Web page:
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Netflix Hits 25 Million Subscribers, $789 Million Revenue, Responds To Price Backlash

The numbers for Netflix's second quarter are in, and despite recent criticism, the company's not too far from hitting its mark. Subscriptions are up by 1.8 million, to more than 25 million global subscribers, an increase of 70% year-over-year, while global revenue hit $789 million, a 52% uptick from the same quarter last year—though slightly less than the $791 million analysts had expected.

But outside the numbers, Netflix set apart a significant space in its letter to shareholders to address the backlash from its recent subscription plan price hike of roughly 60%, and to respond to growing competition in the space from Hulu Plus, Amazon, and HBO Go.

Netflix's CEO Reed Hastings and CFO David Wells expressed regret in their shareholder letter for recent price increases. "It is expected and unfortunate that our DVD subscribers who also use streaming don't like our price change," the pair wrote, referring to the increase for its streaming and DVD-by-mail plan from $9.99 to $15.98 per month. "Some subscribers will cancel Netflix or downgrade their Netflix plans. We expect most to stay with us because each of our $7.99 plans is an incredible value." (Netflix will soon offer two distinct plans: a streaming-only plan and a DVD-only plan, each for $7.99.)

"We hate making our subscribers upset with us, but we feel like we provide a fantastic service and we’re working hard to further improve the quality and range of our streaming content," the executives added.

But the purpose of the price increases is clear: to boost use of its streaming-only service. Indeed, the company said that its streaming-only plan is booming in popularity, with nearly 75% of new subscribers signing up for it; meanwhile, Netflix said it's likely that DVD shipments have peaked, thanks to rapid adoption of streaming. With its new price plans, the company said it expects just 3 million subscribers to stick with its DVD-only plan, while 10 million would adopt streaming-only plans. Roughly 12 million would adopt a combination of both plans, for the higher price.


Hastings and Wells also spent time addressing growing competition in the online streaming space. The two said that its largest competition in the space would be improved MVPD (multichannel video programming distribution) services, citing the example of HBO Go, the on-demand service that is growing in popularity thanks to its online platform and suite of mobile apps. "While HBO GO and Netflix do not have overlapping content, and many consumers subscribe to both Netflix and HBO, we do compete with HBO for studio content and for viewers’ time," Netflix said. The letter also said that it has kept mindful of Hulu Plus, but says it's adding subscribers at a far faster rate, thanks to bigger investments in content and marketing. Netflix also made it clear they would not be acquiring Hulu: "We aren’t planning to bid on Hulu because most of its revenue is from providing free ad-supported streaming of current season TV shows, which is not our focus."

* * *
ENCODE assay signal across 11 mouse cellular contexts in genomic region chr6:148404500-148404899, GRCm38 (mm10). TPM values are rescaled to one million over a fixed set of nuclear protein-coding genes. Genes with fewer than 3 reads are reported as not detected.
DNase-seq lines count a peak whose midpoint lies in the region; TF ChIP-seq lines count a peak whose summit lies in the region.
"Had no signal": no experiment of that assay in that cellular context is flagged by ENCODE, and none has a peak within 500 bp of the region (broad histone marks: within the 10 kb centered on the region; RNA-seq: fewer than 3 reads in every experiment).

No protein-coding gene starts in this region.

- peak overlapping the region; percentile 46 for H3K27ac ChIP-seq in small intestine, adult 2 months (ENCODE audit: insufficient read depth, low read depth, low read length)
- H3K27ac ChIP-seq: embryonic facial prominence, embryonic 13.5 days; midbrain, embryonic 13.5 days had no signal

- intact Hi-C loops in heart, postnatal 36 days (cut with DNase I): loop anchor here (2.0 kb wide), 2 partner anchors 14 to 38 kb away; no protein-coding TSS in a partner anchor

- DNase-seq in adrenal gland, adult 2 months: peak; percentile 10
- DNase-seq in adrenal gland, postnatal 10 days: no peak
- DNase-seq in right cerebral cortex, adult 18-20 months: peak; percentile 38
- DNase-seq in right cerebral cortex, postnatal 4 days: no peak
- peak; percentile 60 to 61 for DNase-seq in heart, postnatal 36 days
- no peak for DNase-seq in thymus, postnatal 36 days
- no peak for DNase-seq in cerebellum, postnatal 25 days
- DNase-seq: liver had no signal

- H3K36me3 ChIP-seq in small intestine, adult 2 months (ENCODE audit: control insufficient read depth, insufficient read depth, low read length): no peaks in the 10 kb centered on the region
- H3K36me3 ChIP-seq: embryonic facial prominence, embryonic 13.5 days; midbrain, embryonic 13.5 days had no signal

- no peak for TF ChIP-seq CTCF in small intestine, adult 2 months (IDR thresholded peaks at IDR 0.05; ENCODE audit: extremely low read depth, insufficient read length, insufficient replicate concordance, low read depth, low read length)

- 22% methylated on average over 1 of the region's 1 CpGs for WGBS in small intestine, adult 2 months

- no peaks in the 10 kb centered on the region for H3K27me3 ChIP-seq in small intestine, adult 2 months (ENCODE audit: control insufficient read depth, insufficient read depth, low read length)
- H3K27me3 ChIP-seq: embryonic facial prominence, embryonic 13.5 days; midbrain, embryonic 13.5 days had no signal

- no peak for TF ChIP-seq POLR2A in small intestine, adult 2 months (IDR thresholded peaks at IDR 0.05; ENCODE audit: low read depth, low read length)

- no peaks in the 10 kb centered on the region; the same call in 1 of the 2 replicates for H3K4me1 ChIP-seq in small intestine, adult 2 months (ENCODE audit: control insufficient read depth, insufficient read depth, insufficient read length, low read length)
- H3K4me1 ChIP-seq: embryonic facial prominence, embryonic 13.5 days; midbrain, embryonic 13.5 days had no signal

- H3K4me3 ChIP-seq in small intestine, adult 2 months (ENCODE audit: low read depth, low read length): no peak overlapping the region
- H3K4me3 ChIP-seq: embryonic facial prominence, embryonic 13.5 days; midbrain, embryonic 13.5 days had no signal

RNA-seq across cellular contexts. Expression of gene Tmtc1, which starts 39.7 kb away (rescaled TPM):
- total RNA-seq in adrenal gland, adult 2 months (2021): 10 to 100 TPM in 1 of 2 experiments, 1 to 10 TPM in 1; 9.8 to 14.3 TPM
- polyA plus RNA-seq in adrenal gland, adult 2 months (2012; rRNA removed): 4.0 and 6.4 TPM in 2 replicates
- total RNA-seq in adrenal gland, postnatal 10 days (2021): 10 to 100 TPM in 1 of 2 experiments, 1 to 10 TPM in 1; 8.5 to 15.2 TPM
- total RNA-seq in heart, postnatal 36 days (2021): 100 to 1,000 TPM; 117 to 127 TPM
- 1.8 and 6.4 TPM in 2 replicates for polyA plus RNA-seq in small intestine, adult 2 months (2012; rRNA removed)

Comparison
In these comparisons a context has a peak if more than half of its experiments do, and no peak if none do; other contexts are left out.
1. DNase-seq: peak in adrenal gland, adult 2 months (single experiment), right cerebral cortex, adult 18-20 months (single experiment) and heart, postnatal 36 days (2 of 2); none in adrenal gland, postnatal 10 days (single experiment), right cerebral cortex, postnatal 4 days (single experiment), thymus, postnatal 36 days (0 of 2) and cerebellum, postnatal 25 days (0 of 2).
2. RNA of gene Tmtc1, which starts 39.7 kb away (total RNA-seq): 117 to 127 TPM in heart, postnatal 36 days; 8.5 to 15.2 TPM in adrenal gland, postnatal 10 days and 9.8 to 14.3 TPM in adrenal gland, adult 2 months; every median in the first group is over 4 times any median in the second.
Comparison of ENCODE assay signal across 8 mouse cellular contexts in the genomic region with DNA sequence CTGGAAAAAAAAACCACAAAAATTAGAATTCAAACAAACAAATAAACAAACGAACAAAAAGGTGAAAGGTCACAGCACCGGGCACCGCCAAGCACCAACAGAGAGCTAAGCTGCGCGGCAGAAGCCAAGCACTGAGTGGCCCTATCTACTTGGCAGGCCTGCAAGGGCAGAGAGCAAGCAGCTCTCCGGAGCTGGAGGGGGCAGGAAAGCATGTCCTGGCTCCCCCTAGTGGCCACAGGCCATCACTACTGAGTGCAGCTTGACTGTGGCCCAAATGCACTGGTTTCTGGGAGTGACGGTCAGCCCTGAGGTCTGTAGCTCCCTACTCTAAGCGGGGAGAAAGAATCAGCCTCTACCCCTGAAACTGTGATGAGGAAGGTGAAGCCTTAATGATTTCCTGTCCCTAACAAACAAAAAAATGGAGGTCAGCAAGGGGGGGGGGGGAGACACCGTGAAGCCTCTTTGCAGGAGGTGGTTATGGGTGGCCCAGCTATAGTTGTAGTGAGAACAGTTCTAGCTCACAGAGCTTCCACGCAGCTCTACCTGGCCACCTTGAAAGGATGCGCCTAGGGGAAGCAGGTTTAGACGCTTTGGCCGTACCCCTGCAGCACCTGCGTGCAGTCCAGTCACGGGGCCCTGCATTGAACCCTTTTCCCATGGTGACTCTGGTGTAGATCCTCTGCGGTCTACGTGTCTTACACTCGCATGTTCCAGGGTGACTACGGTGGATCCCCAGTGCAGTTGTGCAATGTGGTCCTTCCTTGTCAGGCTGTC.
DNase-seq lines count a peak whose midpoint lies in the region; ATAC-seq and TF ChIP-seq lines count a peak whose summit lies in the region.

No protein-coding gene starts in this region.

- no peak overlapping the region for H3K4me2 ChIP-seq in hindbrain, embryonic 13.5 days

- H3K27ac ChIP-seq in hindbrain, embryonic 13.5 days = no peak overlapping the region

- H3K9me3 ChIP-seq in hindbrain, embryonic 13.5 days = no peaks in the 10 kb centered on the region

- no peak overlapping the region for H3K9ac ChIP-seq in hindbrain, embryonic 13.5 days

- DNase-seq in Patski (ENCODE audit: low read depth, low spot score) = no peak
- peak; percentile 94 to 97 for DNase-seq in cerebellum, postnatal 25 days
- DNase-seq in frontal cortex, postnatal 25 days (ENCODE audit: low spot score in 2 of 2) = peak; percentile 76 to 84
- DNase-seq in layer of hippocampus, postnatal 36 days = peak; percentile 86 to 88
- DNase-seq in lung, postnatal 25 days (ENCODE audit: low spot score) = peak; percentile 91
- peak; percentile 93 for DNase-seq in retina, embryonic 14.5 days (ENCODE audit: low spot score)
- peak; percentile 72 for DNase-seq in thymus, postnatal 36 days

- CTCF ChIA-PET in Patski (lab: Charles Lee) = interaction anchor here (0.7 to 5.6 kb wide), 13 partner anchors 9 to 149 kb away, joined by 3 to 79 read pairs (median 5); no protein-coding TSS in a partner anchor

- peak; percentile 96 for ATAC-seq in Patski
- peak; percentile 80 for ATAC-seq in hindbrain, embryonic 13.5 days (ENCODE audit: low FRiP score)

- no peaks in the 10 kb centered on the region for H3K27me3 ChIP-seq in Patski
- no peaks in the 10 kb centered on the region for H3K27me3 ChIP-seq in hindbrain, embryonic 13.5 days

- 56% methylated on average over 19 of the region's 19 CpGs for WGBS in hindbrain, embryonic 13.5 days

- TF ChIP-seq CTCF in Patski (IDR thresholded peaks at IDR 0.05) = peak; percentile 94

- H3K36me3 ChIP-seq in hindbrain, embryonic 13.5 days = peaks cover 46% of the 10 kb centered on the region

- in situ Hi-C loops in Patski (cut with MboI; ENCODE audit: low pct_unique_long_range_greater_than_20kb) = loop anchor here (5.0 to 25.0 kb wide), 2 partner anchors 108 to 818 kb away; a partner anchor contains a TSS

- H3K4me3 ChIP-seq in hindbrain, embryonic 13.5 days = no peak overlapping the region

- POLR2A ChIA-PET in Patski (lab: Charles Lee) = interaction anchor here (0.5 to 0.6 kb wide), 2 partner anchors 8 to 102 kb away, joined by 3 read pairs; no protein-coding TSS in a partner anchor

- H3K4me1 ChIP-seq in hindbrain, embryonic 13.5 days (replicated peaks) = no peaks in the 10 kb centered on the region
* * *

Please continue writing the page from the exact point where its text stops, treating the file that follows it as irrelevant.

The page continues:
Lastly, Hastings and Wells mentioned a new player in the field, Amazon Prime, but without much concern. "So far, we haven’t detected an impact on our business from Amazon Prime," the two wrote.

[Image: Flickr user guano]

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  • Eric B

    I do not support the raise to $7.99 for 1/6th the content available in the DVD Library.  It's outrageous.

  • Joe Frazier

    The issue isn't, I believe, missing the extras on the DVD. The issue is that what is available in streaming is old garbage and not even all of that. If everything that's available on DVD were available streaming, then it would be of interest. It's not even close.

    I'm surprised Prime hasn't had more impact since it has lousy selection as well but you get free fast shipping.

  • hemidude

    The backlash seemed pretty silly, as the value is there even at the higher price. It's like we live in a time where over-reaction is the rule rather than the exception.

    What might have been wise though would have been to explain the cost of delivering each service, as I would think that the physical delivery model was costing a pretty penny.

    What Netfilx needs to do though is move all of their product online for streaming. For now, they will or may lose the physical battle to Blockbuster and Redbox. Time will tell as to how much market there remains in the physical product.

  • Tim Letscher

    If the streaming service had comparable content found on DVD, doing a streaming-only plan is a no-brainer. One of the pleasures of popping in a movie for the evening on DVD is being able to see deleted scenes, bloopers, commentary, etc. When that is available on Netflix (and iTunes, hulu, etc. for that matter), then we can rightly compare the two.

  • Andrew Krause

    You probably haven't bought a DVD lately. All the "good stuff" is now on the Blue-Ray versions.